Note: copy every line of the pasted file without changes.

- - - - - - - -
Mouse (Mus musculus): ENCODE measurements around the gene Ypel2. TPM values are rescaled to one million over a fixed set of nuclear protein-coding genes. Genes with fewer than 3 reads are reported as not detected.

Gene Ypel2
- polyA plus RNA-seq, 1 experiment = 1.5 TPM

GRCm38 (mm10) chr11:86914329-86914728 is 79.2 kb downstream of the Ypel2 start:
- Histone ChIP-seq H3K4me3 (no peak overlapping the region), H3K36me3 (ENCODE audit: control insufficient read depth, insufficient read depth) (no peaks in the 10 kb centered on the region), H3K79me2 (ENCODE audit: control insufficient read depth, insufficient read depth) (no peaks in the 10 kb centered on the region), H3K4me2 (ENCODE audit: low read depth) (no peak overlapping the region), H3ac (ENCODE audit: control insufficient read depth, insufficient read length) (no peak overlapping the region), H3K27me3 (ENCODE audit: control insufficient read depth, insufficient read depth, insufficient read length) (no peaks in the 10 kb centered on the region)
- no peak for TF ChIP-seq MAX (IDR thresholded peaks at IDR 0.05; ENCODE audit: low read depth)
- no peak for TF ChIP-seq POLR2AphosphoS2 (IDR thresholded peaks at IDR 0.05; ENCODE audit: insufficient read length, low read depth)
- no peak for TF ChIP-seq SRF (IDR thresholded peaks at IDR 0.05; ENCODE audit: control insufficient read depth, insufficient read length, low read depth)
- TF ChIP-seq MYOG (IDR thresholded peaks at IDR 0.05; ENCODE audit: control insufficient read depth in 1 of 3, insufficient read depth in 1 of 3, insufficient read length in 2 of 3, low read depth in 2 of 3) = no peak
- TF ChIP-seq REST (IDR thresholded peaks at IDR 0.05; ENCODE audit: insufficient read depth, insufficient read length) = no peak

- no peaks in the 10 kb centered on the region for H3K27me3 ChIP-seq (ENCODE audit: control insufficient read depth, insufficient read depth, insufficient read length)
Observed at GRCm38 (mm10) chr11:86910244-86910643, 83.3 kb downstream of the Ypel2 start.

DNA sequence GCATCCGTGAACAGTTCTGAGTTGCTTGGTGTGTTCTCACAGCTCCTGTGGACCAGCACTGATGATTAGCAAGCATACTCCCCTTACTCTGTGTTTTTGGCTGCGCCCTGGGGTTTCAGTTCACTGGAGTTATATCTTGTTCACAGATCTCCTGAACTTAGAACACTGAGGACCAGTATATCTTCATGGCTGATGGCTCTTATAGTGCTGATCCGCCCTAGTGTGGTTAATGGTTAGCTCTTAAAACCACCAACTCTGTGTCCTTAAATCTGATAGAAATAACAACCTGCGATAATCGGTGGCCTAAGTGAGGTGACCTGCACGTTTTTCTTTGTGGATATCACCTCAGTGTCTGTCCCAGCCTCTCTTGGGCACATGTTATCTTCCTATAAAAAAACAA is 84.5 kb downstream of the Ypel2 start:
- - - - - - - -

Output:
Mouse (Mus musculus): ENCODE measurements around the gene Ypel2. TPM values are rescaled to one million over a fixed set of nuclear protein-coding genes. Genes with fewer than 3 reads are reported as not detected.

Gene Ypel2
- polyA plus RNA-seq, 1 experiment = 1.5 TPM

GRCm38 (mm10) chr11:86914329-86914728 is 79.2 kb downstream of the Ypel2 start:
- Histone ChIP-seq H3K4me3 (no peak overlapping the region), H3K36me3 (ENCODE audit: control insufficient read depth, insufficient read depth) (no peaks in the 10 kb centered on the region), H3K79me2 (ENCODE audit: control insufficient read depth, insufficient read depth) (no peaks in the 10 kb centered on the region), H3K4me2 (ENCODE audit: low read depth) (no peak overlapping the region), H3ac (ENCODE audit: control insufficient read depth, insufficient read length) (no peak overlapping the region), H3K27me3 (ENCODE audit: control insufficient read depth, insufficient read depth, insufficient read length) (no peaks in the 10 kb centered on the region)
- no peak for TF ChIP-seq MAX (IDR thresholded peaks at IDR 0.05; ENCODE audit: low read depth)
- no peak for TF ChIP-seq POLR2AphosphoS2 (IDR thresholded peaks at IDR 0.05; ENCODE audit: insufficient read length, low read depth)
- no peak for TF ChIP-seq SRF (IDR thresholded peaks at IDR 0.05; ENCODE audit: control insufficient read depth, insufficient read length, low read depth)
- TF ChIP-seq MYOG (IDR thresholded peaks at IDR 0.05; ENCODE audit: control insufficient read depth in 1 of 3, insufficient read depth in 1 of 3, insufficient read length in 2 of 3, low read depth in 2 of 3) = no peak
- TF ChIP-seq REST (IDR thresholded peaks at IDR 0.05; ENCODE audit: insufficient read depth, insufficient read length) = no peak

- no peaks in the 10 kb centered on the region for H3K27me3 ChIP-seq (ENCODE audit: control insufficient read depth, insufficient read depth, insufficient read length)
Observed at GRCm38 (mm10) chr11:86910244-86910643, 83.3 kb downstream of the Ypel2 start.

DNA sequence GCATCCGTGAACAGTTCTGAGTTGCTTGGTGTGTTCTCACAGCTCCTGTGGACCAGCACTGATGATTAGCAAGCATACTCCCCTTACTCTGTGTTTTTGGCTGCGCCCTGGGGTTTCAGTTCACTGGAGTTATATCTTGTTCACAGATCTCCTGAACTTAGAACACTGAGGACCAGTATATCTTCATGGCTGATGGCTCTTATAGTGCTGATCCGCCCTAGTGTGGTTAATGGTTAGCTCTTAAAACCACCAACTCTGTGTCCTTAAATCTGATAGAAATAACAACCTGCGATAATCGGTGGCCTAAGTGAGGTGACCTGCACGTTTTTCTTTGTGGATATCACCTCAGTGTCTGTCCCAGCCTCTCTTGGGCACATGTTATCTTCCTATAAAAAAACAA is 84.5 kb downstream of the Ypel2 start: